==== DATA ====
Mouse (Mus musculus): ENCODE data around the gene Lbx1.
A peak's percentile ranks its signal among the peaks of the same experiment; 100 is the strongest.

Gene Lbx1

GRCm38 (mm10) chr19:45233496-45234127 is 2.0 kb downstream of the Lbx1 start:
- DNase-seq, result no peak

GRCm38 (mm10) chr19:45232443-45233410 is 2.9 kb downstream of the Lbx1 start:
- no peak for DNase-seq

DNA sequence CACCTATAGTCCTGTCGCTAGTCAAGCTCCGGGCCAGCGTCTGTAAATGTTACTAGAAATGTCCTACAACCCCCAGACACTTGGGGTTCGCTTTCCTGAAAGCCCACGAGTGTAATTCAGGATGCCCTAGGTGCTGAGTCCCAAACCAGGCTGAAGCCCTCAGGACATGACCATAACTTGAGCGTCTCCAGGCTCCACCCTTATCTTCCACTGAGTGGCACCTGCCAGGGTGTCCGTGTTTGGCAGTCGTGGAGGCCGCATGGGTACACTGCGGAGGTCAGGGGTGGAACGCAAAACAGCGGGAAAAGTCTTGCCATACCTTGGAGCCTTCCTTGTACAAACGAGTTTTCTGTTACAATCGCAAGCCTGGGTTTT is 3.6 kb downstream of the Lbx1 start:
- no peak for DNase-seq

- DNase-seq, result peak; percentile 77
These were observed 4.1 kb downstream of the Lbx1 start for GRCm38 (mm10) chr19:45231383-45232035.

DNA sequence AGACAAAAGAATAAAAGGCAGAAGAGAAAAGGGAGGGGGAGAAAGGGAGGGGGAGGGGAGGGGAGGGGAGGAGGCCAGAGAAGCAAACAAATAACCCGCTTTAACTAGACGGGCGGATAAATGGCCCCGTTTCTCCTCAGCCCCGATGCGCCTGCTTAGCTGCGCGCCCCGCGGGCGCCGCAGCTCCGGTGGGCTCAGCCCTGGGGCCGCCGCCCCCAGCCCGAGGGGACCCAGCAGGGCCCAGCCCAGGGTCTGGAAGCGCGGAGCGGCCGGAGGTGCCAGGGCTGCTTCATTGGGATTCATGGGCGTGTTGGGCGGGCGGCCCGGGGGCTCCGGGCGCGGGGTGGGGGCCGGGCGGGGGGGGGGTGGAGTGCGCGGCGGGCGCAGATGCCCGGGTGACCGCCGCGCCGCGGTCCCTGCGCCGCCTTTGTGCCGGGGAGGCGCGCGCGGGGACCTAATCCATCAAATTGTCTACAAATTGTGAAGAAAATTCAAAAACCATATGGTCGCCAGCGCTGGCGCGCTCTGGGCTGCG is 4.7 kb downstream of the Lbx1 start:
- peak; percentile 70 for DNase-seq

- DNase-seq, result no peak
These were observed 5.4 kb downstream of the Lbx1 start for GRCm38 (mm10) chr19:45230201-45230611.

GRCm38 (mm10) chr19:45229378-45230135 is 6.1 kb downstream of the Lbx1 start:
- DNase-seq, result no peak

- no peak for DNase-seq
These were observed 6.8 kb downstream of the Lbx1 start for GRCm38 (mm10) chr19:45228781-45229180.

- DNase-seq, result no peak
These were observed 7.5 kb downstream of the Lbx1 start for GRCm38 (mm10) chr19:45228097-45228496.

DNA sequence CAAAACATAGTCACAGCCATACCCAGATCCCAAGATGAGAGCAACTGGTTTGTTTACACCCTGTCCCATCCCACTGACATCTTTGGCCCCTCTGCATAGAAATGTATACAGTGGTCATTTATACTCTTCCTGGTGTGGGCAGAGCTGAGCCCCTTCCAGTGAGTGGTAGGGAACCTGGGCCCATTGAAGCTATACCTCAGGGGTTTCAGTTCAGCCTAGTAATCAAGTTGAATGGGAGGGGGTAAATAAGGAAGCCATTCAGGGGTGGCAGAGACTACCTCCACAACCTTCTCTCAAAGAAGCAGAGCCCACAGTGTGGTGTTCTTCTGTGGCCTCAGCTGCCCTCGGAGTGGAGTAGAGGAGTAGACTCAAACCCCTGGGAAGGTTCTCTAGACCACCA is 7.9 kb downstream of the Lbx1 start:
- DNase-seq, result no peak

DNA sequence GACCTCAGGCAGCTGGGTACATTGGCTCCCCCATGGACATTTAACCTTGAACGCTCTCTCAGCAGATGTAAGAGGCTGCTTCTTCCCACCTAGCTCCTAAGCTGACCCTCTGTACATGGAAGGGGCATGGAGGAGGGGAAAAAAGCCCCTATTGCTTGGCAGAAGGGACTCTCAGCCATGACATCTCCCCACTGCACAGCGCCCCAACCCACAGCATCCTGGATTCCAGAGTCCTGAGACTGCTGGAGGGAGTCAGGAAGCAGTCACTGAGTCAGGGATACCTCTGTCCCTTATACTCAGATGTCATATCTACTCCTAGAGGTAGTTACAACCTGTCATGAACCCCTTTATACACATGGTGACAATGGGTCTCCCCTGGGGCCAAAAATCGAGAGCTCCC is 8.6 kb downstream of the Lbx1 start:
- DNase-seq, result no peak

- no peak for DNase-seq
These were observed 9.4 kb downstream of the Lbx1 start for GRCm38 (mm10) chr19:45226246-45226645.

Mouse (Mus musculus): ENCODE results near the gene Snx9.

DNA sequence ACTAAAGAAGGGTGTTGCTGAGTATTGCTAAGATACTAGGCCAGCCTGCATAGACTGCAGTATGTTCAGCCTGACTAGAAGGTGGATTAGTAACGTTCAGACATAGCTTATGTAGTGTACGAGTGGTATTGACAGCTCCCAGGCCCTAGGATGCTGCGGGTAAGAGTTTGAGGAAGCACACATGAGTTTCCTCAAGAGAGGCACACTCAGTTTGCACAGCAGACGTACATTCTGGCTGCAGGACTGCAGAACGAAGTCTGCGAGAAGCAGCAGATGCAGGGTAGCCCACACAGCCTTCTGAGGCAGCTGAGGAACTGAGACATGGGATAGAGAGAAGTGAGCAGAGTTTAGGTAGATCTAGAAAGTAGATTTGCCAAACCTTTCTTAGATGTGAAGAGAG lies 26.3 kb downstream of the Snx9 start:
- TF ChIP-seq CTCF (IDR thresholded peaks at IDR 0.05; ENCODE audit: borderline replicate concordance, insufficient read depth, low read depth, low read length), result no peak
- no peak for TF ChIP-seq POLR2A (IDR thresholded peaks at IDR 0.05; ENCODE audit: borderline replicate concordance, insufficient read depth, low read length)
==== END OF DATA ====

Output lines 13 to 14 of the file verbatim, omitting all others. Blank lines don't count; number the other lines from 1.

- peak; percentile 70 for DNase-seq

- DNase-seq, result no peak